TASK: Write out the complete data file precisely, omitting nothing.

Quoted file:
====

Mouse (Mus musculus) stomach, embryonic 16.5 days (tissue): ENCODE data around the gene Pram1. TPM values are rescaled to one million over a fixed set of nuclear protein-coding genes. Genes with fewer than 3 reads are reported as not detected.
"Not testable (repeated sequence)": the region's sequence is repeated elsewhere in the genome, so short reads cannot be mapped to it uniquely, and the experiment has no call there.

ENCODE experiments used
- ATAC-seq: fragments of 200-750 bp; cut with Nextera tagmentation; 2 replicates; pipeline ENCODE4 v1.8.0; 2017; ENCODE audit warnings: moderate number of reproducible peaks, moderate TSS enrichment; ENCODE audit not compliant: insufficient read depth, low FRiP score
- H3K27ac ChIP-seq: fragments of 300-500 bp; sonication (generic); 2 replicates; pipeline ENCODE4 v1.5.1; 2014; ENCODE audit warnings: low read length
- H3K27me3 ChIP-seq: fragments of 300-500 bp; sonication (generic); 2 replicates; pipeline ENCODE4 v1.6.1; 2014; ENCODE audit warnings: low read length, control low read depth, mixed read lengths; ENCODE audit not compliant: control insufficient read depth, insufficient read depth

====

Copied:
Mouse (Mus musculus) stomach, embryonic 16.5 days (tissue): ENCODE data around the gene Pram1. TPM values are rescaled to one million over a fixed set of nuclear protein-coding genes. Genes with fewer than 3 reads are reported as not detected.
"Not testable (repeated sequence)": the region's sequence is repeated elsewhere in the genome, so short reads cannot be mapped to it uniquely, and the experiment has no call there.

ENCODE experiments used
- ATAC-seq: fragments of 200-750 bp; cut with Nextera tagmentation; 2 replicates; pipeline ENCODE4 v1.8.0; 2017; ENCODE audit warnings: moderate number of reproducible peaks, moderate TSS enrichment; ENCODE audit not compliant: insufficient read depth, low FRiP score
- H3K27ac ChIP-seq: fragments of 300-500 bp; sonication (generic); 2 replicates; pipeline ENCODE4 v1.5.1; 2014; ENCODE audit warnings: low read length
- H3K27me3 ChIP-seq: fragments of 300-500 bp; sonication (generic); 2 replicates; pipeline ENCODE4 v1.6.1; 2014; ENCODE audit warnings: low read length, control low read depth, mixed read lengths; ENCODE audit not compliant: control insufficient read depth, insufficient read depth